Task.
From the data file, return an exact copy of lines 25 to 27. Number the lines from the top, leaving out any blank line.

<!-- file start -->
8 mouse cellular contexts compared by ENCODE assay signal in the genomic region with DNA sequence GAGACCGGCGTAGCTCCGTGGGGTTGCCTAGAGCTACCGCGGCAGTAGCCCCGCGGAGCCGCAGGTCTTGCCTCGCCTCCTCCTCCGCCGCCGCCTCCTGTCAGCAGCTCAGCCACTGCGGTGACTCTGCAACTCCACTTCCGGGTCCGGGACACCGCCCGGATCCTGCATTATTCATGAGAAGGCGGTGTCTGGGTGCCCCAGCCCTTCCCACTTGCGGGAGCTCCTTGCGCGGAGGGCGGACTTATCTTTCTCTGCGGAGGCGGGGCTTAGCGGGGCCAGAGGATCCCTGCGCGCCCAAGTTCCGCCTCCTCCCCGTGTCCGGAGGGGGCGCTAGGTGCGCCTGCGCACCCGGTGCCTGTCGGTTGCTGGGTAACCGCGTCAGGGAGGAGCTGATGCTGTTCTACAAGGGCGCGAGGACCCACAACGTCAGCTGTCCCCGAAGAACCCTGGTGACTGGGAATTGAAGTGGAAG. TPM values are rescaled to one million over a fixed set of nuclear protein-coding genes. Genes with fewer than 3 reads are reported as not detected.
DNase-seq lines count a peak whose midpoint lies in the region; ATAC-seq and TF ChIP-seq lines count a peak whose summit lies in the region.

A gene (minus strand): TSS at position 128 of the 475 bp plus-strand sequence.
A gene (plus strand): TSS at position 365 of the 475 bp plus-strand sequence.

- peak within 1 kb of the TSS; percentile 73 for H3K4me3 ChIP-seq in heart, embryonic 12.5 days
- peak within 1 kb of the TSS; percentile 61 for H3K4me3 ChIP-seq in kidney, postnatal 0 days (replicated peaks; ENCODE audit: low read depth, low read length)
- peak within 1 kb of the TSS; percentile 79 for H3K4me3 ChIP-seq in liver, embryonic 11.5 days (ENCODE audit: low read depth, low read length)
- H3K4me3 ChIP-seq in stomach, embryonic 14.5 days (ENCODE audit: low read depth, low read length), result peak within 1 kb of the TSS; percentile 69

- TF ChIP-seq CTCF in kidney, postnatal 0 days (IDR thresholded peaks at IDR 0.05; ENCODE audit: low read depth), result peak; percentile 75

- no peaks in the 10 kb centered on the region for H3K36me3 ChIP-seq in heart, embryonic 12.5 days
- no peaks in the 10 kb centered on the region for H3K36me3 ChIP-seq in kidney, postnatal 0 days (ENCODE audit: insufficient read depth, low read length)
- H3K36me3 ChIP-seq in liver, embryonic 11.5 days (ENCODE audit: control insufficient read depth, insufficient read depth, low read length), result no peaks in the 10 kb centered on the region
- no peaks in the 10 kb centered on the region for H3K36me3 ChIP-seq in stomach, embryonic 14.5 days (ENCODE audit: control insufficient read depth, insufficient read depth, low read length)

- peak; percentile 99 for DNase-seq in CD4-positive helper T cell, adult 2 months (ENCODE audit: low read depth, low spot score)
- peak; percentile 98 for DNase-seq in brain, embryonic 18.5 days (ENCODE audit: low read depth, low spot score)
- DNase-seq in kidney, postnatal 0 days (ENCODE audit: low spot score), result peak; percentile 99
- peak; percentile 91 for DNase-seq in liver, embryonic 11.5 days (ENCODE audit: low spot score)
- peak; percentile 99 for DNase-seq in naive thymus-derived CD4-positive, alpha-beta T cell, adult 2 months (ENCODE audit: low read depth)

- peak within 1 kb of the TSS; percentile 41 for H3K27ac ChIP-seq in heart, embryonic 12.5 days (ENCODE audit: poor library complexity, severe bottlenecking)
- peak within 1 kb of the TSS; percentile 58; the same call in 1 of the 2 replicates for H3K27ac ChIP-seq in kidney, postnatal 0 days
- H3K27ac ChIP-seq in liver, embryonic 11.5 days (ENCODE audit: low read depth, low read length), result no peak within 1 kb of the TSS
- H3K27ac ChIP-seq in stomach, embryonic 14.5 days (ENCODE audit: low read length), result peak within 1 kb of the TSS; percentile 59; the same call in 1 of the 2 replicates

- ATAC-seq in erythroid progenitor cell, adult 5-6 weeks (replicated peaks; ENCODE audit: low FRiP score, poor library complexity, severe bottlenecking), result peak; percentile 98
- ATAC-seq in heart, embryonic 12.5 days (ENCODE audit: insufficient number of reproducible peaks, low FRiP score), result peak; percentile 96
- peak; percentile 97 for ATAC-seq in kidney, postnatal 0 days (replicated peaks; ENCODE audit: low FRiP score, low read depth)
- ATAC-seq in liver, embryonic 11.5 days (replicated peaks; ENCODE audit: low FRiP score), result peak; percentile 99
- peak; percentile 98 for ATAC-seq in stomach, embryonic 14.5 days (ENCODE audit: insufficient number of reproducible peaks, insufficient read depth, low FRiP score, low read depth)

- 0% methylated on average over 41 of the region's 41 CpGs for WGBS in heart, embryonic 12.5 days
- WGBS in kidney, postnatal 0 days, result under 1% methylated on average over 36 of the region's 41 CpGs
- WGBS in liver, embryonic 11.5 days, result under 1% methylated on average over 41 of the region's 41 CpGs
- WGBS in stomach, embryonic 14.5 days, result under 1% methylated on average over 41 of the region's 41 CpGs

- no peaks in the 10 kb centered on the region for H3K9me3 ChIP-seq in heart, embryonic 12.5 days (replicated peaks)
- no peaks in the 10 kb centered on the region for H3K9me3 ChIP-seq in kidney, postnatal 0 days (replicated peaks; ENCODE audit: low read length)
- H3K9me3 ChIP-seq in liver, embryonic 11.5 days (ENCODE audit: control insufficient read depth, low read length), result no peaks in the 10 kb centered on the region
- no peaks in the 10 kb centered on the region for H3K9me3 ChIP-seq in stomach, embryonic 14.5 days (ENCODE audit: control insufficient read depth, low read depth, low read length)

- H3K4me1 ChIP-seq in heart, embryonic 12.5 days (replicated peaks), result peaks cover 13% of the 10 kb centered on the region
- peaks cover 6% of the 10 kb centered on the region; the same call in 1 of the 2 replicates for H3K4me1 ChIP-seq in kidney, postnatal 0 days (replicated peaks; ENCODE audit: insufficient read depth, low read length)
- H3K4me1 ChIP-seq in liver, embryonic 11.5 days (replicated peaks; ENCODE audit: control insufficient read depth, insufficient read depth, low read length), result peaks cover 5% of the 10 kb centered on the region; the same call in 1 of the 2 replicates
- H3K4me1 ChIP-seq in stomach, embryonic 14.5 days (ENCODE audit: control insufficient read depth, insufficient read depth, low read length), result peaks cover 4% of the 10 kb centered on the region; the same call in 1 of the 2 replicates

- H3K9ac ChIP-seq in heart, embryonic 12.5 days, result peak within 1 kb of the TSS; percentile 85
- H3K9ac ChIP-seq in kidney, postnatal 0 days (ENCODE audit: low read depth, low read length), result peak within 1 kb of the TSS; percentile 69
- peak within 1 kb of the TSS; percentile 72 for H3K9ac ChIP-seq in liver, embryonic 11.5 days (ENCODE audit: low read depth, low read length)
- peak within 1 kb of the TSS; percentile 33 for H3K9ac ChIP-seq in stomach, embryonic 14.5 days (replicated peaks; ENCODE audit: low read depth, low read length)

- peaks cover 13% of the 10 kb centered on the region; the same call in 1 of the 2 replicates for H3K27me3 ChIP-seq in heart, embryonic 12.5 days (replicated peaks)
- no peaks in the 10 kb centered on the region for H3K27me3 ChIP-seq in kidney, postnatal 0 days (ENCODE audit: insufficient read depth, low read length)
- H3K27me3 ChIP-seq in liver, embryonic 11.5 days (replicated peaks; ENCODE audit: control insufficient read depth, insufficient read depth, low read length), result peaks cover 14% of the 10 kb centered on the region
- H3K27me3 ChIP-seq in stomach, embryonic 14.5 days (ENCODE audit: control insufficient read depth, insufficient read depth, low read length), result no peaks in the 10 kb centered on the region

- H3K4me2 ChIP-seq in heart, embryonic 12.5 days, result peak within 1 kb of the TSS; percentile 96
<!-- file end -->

- peak; percentile 97 for ATAC-seq in kidney, postnatal 0 days (replicated peaks; ENCODE audit: low FRiP score, low read depth)
- ATAC-seq in liver, embryonic 11.5 days (replicated peaks; ENCODE audit: low FRiP score), result peak; percentile 99
- peak; percentile 98 for ATAC-seq in stomach, embryonic 14.5 days (ENCODE audit: insufficient number of reproducible peaks, insufficient read depth, low FRiP score, low read depth)